An optimist bounces back from a crisis and truly believes things will get better. Consequently, optimists experience many benefits that make them lead happier and more fulfilled lives. Such an attitude even improves the immune system and helps prevent chronic disease.
An added benefit to being an optimist is a longer lifespan, according to a 30-year study. There is plenty of other research that points to cheery types having better health outcomes than pessimists, be it in recovery time from an operation or chronic illness. Who wouldn't want a trait that helps us live longer and keeps us healthy and happy?
As Winston Churchill said: “For myself I am an optimist - it does not seem to be much use to be anything else.”
So how can the rest of us foster optimism?
Optimistic thinking is much more than repeating a few positive affirmations when you get out of bed in the morning. It has to become your predominant mental attitude - and the good news is that acquiring a positive mind-set is well within your grasp.
The good news (even, the optimistic news) is that you can actively choose to take the optimistic perspective. When you are feeling angry or negative, you pause - and reframe the events that have put you in this mindset as one-off events. Be aware that the more you think negative thoughts, the more they reinforce the neural pathways and the more negativity becomes an ingrained habit.
It takes conscious effort to see the glass half full as opposed to half empty but it is one you must practise assiduously if you want to jump off the negativity bandwagon.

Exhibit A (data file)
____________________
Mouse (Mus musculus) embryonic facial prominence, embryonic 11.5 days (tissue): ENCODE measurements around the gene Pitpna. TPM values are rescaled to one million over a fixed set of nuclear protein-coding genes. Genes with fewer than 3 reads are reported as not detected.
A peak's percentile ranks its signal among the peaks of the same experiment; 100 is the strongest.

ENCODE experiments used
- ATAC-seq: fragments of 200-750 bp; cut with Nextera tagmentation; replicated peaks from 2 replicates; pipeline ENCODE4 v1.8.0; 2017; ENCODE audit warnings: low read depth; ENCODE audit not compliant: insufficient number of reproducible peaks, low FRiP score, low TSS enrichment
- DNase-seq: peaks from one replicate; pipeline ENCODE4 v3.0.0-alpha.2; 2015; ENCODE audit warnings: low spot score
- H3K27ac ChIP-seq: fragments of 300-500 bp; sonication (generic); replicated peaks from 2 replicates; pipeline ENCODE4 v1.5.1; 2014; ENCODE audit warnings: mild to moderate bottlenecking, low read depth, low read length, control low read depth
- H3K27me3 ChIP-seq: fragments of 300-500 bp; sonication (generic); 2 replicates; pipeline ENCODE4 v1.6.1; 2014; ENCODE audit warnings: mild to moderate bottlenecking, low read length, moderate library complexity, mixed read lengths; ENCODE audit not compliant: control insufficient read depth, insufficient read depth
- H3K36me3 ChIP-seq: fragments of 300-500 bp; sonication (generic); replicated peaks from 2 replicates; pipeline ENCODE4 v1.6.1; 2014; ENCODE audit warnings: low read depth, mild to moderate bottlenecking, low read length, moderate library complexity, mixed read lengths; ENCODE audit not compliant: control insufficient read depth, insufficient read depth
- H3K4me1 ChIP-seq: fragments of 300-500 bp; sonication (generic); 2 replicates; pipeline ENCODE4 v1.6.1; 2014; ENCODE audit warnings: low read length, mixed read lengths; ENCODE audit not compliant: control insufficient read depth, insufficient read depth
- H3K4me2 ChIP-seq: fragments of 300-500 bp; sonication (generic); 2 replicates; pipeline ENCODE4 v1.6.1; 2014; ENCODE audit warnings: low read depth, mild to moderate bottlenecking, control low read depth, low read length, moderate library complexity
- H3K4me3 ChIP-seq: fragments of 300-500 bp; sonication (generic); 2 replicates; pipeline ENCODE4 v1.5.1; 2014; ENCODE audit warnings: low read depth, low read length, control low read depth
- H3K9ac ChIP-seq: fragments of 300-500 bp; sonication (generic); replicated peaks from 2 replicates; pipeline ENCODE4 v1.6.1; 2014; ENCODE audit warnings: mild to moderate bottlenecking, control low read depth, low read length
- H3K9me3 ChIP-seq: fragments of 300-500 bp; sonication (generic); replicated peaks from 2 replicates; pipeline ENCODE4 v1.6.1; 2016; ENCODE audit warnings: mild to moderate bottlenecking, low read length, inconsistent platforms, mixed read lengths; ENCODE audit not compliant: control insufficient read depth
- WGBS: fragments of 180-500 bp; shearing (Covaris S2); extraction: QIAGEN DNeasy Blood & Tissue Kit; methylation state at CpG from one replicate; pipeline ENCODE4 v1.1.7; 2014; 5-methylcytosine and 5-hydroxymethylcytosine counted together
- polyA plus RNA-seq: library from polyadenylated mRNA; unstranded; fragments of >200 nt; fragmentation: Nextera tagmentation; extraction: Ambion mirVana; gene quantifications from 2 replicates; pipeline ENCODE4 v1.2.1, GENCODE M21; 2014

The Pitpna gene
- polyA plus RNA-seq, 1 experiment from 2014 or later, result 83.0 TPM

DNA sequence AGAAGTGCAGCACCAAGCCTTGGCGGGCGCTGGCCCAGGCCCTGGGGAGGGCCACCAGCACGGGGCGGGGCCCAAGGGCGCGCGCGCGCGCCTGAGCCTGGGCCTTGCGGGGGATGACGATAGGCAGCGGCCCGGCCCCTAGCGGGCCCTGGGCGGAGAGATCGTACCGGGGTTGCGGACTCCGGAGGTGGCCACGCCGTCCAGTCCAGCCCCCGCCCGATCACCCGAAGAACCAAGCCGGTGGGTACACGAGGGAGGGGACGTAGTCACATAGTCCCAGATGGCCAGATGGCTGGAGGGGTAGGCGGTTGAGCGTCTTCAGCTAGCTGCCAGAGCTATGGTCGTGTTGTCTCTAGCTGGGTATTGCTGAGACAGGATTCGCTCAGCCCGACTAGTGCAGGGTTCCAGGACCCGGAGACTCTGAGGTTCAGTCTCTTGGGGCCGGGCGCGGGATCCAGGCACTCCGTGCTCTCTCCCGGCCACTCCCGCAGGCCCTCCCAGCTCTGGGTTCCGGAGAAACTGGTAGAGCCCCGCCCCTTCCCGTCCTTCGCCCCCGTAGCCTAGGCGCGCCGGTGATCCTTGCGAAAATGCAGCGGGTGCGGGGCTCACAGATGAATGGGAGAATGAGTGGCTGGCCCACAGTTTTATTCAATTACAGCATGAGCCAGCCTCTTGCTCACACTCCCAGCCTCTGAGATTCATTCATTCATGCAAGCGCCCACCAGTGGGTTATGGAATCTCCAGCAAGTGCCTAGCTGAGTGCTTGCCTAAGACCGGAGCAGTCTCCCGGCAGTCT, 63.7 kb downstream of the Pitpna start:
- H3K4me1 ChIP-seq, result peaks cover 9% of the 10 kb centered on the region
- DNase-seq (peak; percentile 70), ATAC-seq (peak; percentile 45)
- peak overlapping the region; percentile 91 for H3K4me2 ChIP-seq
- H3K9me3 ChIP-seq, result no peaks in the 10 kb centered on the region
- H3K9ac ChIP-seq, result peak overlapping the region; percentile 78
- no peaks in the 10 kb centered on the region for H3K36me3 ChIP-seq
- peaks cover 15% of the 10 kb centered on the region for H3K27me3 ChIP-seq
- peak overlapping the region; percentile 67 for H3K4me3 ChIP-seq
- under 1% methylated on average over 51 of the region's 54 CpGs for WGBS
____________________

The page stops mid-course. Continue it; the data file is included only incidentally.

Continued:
The best way to deal with pessimistic thinking is to tell yourself that it is incorrect. When you think “I will never find another job in this economic climate”, ask yourself, where is the evidence for this belief? Why shouldn’t I get a job? Always practise challenging your negative thoughts by asking yourself, what evidence is there that they are true? What if they are not?
Believe that you have the ability to create positive events around you, and observe how positivity in one area of your life can flow into other areas. Eliminate negative words from your speech such as, “I can’t” or “I always fail at this”. It also helps to view difficult situations as positive challenges that allow you to coach your brain in optimism, as you focus on the solution, not the problem.
Studies have shown you can trick yourself into faking a more positive outlook by going through the motions such as speaking in a positive tone or smiling a lot. Smiling when you don’t feel like it is a powerful way to change your psychological outlook on the world, says new scientific research.
Learning optimism takes work and patience, but with practice, you can convert from a pessimist to an optimist and enjoy all the associated health benefits.